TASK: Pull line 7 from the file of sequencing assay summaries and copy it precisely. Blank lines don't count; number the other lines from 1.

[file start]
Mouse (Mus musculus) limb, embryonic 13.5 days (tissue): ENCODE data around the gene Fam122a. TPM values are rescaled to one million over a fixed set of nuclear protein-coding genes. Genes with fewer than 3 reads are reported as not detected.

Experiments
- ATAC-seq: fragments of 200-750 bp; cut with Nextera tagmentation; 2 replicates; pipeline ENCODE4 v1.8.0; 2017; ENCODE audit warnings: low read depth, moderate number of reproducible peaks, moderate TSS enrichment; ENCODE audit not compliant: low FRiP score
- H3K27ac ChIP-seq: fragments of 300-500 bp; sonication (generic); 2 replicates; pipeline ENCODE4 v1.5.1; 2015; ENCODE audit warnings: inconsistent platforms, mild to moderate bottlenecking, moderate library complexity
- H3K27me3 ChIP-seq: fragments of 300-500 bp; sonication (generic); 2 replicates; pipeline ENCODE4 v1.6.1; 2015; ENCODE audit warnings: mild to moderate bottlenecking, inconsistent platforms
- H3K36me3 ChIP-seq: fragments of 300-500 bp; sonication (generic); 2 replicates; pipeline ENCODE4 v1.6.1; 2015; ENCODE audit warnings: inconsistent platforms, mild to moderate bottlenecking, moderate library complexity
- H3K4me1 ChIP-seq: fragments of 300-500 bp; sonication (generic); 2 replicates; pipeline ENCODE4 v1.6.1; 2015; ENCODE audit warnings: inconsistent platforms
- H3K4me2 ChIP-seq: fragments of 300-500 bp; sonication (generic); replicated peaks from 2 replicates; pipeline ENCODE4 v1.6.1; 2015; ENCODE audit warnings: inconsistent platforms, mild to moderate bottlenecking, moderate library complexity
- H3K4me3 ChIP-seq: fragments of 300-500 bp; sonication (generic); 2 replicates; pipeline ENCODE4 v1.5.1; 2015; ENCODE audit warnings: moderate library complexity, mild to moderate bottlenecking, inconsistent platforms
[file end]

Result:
- H3K4me1 ChIP-seq: fragments of 300-500 bp; sonication (generic); 2 replicates; pipeline ENCODE4 v1.6.1; 2015; ENCODE audit warnings: inconsistent platforms